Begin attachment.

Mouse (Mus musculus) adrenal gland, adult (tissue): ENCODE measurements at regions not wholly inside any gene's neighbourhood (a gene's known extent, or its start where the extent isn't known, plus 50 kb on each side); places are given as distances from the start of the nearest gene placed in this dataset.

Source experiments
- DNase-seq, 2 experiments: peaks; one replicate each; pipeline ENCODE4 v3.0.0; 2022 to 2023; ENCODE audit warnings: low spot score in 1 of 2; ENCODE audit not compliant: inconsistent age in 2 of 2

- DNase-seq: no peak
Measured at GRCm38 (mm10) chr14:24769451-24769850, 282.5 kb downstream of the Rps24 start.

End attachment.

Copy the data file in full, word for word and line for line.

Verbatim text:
Mouse (Mus musculus) adrenal gland, adult (tissue): ENCODE measurements at regions not wholly inside any gene's neighbourhood (a gene's known extent, or its start where the extent isn't known, plus 50 kb on each side); places are given as distances from the start of the nearest gene placed in this dataset.

Source experiments
- DNase-seq, 2 experiments: peaks; one replicate each; pipeline ENCODE4 v3.0.0; 2022 to 2023; ENCODE audit warnings: low spot score in 1 of 2; ENCODE audit not compliant: inconsistent age in 2 of 2

- DNase-seq: no peak
Measured at GRCm38 (mm10) chr14:24769451-24769850, 282.5 kb downstream of the Rps24 start.